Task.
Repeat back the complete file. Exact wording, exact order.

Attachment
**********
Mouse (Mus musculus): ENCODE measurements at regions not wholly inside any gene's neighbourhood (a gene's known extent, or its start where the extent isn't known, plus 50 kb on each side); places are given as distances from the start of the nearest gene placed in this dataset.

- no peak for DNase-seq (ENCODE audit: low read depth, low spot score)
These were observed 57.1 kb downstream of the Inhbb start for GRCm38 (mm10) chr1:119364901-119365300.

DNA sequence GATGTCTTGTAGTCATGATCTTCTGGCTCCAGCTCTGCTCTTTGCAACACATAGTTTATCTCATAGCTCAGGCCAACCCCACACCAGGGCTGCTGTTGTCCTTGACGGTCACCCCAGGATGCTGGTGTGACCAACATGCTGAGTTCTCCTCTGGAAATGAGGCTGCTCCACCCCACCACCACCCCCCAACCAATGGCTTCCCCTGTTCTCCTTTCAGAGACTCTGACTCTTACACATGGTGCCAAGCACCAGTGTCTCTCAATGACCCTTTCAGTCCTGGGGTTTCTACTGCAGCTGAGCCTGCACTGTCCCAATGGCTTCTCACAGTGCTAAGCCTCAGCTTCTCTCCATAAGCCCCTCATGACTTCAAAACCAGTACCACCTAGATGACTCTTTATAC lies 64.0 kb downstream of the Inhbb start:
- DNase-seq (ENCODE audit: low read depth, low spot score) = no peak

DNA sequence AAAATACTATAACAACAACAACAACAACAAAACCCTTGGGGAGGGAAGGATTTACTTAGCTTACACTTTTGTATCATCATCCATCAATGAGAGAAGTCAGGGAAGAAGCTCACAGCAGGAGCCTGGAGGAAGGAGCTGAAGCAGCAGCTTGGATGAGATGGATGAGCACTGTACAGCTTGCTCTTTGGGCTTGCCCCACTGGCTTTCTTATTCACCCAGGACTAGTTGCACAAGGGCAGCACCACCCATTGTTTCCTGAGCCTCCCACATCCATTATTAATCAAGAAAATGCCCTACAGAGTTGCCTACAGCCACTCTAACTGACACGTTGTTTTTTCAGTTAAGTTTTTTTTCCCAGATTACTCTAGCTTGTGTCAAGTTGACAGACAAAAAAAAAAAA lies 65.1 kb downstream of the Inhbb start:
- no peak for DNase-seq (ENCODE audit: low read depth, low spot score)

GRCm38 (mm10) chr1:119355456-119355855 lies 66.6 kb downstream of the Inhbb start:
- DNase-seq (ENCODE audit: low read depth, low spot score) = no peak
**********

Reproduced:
Mouse (Mus musculus): ENCODE measurements at regions not wholly inside any gene's neighbourhood (a gene's known extent, or its start where the extent isn't known, plus 50 kb on each side); places are given as distances from the start of the nearest gene placed in this dataset.

- no peak for DNase-seq (ENCODE audit: low read depth, low spot score)
These were observed 57.1 kb downstream of the Inhbb start for GRCm38 (mm10) chr1:119364901-119365300.

DNA sequence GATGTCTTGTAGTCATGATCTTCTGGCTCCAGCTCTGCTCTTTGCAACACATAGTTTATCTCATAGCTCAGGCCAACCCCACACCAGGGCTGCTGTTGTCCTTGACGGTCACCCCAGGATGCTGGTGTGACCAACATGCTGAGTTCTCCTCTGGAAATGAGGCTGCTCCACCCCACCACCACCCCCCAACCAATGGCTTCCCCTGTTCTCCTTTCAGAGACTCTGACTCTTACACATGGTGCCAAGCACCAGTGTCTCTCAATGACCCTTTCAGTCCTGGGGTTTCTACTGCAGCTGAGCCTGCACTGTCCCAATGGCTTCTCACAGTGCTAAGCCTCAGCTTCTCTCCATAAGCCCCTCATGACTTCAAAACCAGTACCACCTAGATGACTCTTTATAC lies 64.0 kb downstream of the Inhbb start:
- DNase-seq (ENCODE audit: low read depth, low spot score) = no peak

DNA sequence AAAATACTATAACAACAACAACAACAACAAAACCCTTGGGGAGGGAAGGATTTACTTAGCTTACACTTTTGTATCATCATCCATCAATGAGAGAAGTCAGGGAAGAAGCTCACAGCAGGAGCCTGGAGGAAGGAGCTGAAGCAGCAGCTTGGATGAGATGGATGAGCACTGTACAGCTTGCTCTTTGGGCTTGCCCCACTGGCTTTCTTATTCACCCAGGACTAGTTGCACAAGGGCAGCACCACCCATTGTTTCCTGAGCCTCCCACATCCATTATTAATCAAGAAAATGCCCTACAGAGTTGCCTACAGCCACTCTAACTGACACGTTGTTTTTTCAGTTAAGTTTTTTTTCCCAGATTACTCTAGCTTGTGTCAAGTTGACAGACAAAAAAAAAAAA lies 65.1 kb downstream of the Inhbb start:
- no peak for DNase-seq (ENCODE audit: low read depth, low spot score)

GRCm38 (mm10) chr1:119355456-119355855 lies 66.6 kb downstream of the Inhbb start:
- DNase-seq (ENCODE audit: low read depth, low spot score) = no peak